View Full Version : GPU = Geometric Physics Unit?
10-30-2005, 10:53 AM
Excuse the title, but I thought I'd ask here. Since Havok etc., and 'physics engines' are starting to get the kind of limelight graphics engines started getting a while back, a few magazines and sites say specialist cards to handle physics, and free up the CPU (once more) are coming soon. Has anyone actually seen one of these cards, and more importantly, know when they'll be mass market and how much they'll cost?
(Gags about 80287s and other co-pro's appreciated)
There are a lot of interesting things going on with physics processing right now. The company that's currently developing a standalone physics processing card is ageia. Check them out here: http://www.ageia.com/products/physx.html
The cards are up and running, they've secured deals with lots of card makers including BFG I believe. They have demos on their site you should probably check out to see just what kinds of things the cards can do. I think the cards are going to cost somewhere in the neighborhood of $100-$149, but I'm not sure.
Also, ATi recently stated that their cards can do physics as well and I've seen similar rumors about nvidia.
Personally, I think physics processing will be the next big thing with video games as it adds a huge amount of realism. However, I'm thinking that before ageia can secure their place in the market, nvidia and ati will leverage their significant resources to build something better and faster, and put it on a videocard, so you only end up buying one card.
Another thought, nvidia and ati may position their videocards as entry-level physics processors, so just about anyone can use hardware accelerated physics, and then the dedicated cards from ageia would be the more expensive high-end solution.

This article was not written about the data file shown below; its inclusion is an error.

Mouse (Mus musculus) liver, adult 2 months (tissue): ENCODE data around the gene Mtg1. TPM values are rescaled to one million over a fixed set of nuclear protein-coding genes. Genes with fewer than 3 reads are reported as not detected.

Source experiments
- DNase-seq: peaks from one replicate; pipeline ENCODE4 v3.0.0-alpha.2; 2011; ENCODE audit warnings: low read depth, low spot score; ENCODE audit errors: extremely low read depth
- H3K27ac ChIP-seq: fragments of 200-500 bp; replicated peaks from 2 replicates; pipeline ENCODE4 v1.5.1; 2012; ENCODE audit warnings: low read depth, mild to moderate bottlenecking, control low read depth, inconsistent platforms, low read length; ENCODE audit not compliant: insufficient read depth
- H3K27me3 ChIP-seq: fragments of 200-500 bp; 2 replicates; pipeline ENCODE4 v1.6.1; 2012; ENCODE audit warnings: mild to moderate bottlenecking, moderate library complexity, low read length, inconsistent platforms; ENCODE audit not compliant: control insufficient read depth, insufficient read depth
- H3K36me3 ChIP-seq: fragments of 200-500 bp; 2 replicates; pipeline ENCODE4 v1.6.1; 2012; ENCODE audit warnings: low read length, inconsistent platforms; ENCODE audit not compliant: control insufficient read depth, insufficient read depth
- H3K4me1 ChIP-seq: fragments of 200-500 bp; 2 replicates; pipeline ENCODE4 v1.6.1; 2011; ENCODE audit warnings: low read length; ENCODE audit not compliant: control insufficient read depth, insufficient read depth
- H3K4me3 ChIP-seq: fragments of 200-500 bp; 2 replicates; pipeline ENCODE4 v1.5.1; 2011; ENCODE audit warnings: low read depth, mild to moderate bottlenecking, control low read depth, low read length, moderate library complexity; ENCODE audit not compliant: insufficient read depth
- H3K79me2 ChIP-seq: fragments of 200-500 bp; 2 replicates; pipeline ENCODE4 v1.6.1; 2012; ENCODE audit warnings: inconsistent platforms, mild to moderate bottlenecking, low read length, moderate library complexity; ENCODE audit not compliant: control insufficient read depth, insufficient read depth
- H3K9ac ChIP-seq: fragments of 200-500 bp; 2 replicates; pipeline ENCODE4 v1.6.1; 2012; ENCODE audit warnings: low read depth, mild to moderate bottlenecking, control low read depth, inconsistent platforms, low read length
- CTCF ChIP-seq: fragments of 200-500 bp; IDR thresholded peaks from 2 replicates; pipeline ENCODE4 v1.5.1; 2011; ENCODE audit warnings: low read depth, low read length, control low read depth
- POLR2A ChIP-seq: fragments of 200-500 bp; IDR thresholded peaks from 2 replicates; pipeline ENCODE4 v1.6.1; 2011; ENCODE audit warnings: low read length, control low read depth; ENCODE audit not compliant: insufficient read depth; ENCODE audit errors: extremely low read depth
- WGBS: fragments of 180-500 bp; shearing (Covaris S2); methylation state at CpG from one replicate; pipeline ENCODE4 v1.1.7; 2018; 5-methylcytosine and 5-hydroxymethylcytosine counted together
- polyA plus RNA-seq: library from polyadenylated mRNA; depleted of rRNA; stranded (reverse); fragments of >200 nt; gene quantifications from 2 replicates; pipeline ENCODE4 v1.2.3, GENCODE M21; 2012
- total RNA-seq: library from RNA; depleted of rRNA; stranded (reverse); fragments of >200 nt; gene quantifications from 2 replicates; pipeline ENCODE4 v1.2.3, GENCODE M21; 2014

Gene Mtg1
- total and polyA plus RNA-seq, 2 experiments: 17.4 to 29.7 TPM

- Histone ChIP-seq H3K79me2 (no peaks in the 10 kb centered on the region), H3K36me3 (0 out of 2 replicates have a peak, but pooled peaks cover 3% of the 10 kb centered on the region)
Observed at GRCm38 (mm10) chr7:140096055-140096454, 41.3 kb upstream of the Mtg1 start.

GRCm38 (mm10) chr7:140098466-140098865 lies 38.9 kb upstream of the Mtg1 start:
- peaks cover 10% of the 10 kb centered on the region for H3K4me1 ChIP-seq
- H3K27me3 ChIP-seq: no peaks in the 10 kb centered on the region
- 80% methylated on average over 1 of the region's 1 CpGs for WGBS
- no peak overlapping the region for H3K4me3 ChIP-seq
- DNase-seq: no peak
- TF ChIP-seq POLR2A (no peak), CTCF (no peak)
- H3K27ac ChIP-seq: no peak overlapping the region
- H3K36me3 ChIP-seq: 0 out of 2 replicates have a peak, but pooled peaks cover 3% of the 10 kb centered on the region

All I know is their demos look amazing and I'm looking forward to seeing this used in a game.
11-01-2005, 12:17 AM
Yup, games are in need of good physics. I think game developers are going to head into the physics department to get more realism from games as they've been focusing almost entirely graphics for the past few years.
11-05-2005, 11:43 AM
Further to the mini debate on physics in games; certainly good games like FarCry and Half-Life 2 have very impressive physics engines, demonstrated by moving objects, gravity guns, and rag doll NPCs, but just as game engines have glossed up some pretty mediocre games, are physics in danger of abuse? As much as I like HL2, some of the gravity gun levels, such as the beach with the 'move the detritus to make a bridge' almost had me reaching for the quit option, (that, and the 'Loading...' messages).
That said, which is more likely, a seperate card, or inbuilt to the mobo or gpu?
vBulletin® v3.6.7, Copyright ©2000-2013, Jelsoft Enterprises Ltd.